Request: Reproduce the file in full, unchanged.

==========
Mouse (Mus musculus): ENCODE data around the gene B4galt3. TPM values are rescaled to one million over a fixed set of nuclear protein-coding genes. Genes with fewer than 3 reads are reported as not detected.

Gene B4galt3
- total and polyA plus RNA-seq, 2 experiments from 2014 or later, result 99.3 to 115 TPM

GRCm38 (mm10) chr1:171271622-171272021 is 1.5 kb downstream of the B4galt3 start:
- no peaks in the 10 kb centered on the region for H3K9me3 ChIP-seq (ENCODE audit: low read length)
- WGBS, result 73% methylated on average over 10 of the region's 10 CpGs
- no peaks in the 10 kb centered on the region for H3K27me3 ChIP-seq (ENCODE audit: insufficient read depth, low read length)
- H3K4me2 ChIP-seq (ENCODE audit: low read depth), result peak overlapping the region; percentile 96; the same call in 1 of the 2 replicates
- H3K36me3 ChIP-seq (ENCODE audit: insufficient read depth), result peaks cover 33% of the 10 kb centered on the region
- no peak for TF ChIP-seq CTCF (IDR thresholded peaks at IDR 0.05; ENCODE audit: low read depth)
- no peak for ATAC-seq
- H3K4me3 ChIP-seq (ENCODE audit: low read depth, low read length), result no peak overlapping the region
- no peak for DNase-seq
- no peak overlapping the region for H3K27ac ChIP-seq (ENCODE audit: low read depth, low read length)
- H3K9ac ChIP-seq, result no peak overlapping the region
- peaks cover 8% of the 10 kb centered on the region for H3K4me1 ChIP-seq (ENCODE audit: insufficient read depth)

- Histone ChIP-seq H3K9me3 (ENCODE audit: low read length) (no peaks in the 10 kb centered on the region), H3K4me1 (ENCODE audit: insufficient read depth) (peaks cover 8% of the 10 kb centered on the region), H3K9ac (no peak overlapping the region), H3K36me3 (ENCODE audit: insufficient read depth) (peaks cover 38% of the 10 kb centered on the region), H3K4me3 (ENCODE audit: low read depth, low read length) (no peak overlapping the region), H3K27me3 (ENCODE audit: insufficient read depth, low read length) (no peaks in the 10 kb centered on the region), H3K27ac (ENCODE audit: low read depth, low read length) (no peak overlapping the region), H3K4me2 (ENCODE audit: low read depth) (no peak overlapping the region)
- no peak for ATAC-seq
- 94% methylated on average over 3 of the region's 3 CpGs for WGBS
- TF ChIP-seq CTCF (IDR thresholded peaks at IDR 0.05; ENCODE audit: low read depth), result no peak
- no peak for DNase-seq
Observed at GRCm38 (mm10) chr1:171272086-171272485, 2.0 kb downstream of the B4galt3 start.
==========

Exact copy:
Mouse (Mus musculus): ENCODE data around the gene B4galt3. TPM values are rescaled to one million over a fixed set of nuclear protein-coding genes. Genes with fewer than 3 reads are reported as not detected.

Gene B4galt3
- total and polyA plus RNA-seq, 2 experiments from 2014 or later, result 99.3 to 115 TPM

GRCm38 (mm10) chr1:171271622-171272021 is 1.5 kb downstream of the B4galt3 start:
- no peaks in the 10 kb centered on the region for H3K9me3 ChIP-seq (ENCODE audit: low read length)
- WGBS, result 73% methylated on average over 10 of the region's 10 CpGs
- no peaks in the 10 kb centered on the region for H3K27me3 ChIP-seq (ENCODE audit: insufficient read depth, low read length)
- H3K4me2 ChIP-seq (ENCODE audit: low read depth), result peak overlapping the region; percentile 96; the same call in 1 of the 2 replicates
- H3K36me3 ChIP-seq (ENCODE audit: insufficient read depth), result peaks cover 33% of the 10 kb centered on the region
- no peak for TF ChIP-seq CTCF (IDR thresholded peaks at IDR 0.05; ENCODE audit: low read depth)
- no peak for ATAC-seq
- H3K4me3 ChIP-seq (ENCODE audit: low read depth, low read length), result no peak overlapping the region
- no peak for DNase-seq
- no peak overlapping the region for H3K27ac ChIP-seq (ENCODE audit: low read depth, low read length)
- H3K9ac ChIP-seq, result no peak overlapping the region
- peaks cover 8% of the 10 kb centered on the region for H3K4me1 ChIP-seq (ENCODE audit: insufficient read depth)

- Histone ChIP-seq H3K9me3 (ENCODE audit: low read length) (no peaks in the 10 kb centered on the region), H3K4me1 (ENCODE audit: insufficient read depth) (peaks cover 8% of the 10 kb centered on the region), H3K9ac (no peak overlapping the region), H3K36me3 (ENCODE audit: insufficient read depth) (peaks cover 38% of the 10 kb centered on the region), H3K4me3 (ENCODE audit: low read depth, low read length) (no peak overlapping the region), H3K27me3 (ENCODE audit: insufficient read depth, low read length) (no peaks in the 10 kb centered on the region), H3K27ac (ENCODE audit: low read depth, low read length) (no peak overlapping the region), H3K4me2 (ENCODE audit: low read depth) (no peak overlapping the region)
- no peak for ATAC-seq
- 94% methylated on average over 3 of the region's 3 CpGs for WGBS
- TF ChIP-seq CTCF (IDR thresholded peaks at IDR 0.05; ENCODE audit: low read depth), result no peak
- no peak for DNase-seq
Observed at GRCm38 (mm10) chr1:171272086-171272485, 2.0 kb downstream of the B4galt3 start.